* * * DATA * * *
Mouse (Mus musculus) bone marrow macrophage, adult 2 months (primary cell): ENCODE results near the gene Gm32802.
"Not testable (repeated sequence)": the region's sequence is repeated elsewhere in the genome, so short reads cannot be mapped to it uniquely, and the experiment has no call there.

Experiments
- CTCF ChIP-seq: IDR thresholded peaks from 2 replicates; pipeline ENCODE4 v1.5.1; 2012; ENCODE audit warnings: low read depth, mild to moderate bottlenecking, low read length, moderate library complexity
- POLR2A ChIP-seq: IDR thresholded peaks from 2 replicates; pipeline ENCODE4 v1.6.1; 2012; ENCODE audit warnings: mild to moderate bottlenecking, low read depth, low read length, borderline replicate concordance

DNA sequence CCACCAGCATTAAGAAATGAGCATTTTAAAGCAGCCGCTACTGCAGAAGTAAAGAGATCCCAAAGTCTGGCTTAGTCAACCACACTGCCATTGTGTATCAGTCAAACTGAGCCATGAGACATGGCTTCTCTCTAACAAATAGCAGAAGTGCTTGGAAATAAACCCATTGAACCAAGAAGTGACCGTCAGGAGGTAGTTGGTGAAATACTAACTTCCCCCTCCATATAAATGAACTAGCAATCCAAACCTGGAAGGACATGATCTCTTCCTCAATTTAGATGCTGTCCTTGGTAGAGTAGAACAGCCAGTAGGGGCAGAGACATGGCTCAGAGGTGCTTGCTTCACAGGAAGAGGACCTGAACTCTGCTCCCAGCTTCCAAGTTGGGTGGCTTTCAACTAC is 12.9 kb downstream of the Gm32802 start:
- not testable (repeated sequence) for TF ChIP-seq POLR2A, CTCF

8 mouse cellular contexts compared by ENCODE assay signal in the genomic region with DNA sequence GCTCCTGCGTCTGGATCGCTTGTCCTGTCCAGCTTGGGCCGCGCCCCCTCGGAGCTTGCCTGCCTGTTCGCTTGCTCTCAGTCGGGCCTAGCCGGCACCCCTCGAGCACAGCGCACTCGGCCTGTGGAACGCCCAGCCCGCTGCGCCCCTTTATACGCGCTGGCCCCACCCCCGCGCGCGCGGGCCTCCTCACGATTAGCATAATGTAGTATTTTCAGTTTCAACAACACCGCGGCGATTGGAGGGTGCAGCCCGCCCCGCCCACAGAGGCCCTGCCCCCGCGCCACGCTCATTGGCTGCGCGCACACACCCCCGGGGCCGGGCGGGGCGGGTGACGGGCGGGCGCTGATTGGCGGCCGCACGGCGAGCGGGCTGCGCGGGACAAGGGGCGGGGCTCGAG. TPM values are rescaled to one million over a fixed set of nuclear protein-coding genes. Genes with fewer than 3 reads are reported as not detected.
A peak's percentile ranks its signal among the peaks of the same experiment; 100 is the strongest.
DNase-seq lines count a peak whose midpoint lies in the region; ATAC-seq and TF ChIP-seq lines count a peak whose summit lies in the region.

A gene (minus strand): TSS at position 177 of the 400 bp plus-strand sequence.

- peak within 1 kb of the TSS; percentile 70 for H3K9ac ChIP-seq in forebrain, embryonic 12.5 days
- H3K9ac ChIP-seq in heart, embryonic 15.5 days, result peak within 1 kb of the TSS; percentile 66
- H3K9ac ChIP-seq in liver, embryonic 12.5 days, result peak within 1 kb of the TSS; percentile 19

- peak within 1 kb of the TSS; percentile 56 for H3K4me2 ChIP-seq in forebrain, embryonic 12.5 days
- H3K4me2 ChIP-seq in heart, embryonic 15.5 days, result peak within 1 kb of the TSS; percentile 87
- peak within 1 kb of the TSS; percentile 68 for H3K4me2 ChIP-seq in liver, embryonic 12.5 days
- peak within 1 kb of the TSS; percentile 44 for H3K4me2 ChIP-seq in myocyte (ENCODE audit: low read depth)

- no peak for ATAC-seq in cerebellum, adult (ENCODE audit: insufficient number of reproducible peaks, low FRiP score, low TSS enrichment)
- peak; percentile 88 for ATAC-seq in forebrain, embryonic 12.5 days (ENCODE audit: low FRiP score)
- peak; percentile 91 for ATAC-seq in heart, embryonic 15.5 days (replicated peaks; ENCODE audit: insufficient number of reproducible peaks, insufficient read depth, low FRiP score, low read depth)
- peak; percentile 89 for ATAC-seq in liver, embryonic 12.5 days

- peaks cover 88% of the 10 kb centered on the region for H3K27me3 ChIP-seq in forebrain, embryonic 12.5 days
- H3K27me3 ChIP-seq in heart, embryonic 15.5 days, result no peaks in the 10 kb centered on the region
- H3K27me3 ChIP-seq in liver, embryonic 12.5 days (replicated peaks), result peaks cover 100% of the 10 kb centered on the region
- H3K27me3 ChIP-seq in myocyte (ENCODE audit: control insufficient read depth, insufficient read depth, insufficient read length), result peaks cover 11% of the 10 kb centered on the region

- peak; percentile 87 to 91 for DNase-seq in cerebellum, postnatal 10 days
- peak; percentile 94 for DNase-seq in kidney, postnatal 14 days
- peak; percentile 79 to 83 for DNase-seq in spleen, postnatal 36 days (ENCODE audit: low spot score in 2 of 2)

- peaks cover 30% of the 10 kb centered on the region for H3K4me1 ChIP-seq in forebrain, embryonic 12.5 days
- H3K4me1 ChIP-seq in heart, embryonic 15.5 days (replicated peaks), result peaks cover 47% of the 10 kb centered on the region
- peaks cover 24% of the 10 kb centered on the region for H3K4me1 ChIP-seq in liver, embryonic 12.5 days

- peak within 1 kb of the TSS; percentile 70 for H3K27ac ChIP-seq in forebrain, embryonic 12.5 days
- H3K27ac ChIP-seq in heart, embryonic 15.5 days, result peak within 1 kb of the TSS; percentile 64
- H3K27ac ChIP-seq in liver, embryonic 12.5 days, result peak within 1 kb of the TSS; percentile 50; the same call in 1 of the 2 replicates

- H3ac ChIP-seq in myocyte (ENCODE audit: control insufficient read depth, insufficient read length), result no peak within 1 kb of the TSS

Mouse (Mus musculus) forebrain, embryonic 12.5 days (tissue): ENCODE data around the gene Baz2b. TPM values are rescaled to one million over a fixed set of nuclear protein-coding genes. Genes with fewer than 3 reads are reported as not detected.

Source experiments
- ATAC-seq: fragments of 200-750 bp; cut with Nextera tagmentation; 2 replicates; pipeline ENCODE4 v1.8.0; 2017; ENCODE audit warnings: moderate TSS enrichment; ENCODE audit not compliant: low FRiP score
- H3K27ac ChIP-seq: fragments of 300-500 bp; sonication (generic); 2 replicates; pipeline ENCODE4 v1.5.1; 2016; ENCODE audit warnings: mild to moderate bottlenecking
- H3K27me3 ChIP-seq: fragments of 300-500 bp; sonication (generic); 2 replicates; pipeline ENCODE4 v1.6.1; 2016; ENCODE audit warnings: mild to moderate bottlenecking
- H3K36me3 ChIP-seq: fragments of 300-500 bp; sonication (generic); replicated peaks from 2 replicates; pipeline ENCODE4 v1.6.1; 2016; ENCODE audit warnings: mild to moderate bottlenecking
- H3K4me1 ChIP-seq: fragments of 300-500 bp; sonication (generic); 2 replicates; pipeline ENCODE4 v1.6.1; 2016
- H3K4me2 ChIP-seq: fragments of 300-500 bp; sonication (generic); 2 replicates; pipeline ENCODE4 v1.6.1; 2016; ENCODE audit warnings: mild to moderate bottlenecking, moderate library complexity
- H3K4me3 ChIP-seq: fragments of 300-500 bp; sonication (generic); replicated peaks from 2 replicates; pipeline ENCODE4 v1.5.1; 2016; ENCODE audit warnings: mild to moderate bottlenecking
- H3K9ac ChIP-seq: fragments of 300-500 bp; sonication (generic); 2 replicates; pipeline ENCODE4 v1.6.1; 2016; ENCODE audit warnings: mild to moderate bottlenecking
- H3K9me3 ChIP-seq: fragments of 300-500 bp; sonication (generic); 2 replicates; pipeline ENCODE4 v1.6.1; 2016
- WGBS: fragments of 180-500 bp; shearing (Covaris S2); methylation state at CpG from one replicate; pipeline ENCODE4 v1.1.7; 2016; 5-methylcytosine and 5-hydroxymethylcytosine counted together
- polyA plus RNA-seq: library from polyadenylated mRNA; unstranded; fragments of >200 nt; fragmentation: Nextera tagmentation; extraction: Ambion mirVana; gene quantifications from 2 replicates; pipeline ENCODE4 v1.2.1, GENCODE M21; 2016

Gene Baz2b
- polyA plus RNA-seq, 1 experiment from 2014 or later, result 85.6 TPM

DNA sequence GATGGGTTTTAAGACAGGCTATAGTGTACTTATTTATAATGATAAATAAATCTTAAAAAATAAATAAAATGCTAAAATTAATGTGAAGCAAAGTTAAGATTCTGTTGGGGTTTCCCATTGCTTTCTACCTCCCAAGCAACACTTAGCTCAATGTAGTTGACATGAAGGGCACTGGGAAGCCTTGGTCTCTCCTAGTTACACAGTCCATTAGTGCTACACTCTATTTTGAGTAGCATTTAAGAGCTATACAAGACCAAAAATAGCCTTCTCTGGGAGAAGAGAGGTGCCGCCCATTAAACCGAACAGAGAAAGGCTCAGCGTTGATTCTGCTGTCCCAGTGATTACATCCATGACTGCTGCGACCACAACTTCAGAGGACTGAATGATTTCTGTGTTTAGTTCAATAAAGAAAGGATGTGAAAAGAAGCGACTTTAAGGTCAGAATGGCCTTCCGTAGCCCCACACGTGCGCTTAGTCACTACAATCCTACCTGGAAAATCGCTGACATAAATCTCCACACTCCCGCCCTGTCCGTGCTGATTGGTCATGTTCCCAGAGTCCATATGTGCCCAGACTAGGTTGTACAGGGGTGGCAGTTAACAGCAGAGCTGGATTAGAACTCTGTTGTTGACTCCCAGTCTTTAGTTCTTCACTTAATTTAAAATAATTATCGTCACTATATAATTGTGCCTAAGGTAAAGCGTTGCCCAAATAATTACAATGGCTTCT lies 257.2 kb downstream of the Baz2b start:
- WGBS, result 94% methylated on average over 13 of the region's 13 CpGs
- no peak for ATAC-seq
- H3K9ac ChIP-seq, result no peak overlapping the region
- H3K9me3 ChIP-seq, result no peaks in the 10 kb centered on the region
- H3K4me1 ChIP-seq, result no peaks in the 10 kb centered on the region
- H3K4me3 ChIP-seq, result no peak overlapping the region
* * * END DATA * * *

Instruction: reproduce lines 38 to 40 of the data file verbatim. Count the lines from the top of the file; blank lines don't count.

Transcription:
Source experiments
- ATAC-seq: fragments of 200-750 bp; cut with Nextera tagmentation; 2 replicates; pipeline ENCODE4 v1.8.0; 2017; ENCODE audit warnings: moderate TSS enrichment; ENCODE audit not compliant: low FRiP score
- H3K27ac ChIP-seq: fragments of 300-500 bp; sonication (generic); 2 replicates; pipeline ENCODE4 v1.5.1; 2016; ENCODE audit warnings: mild to moderate bottlenecking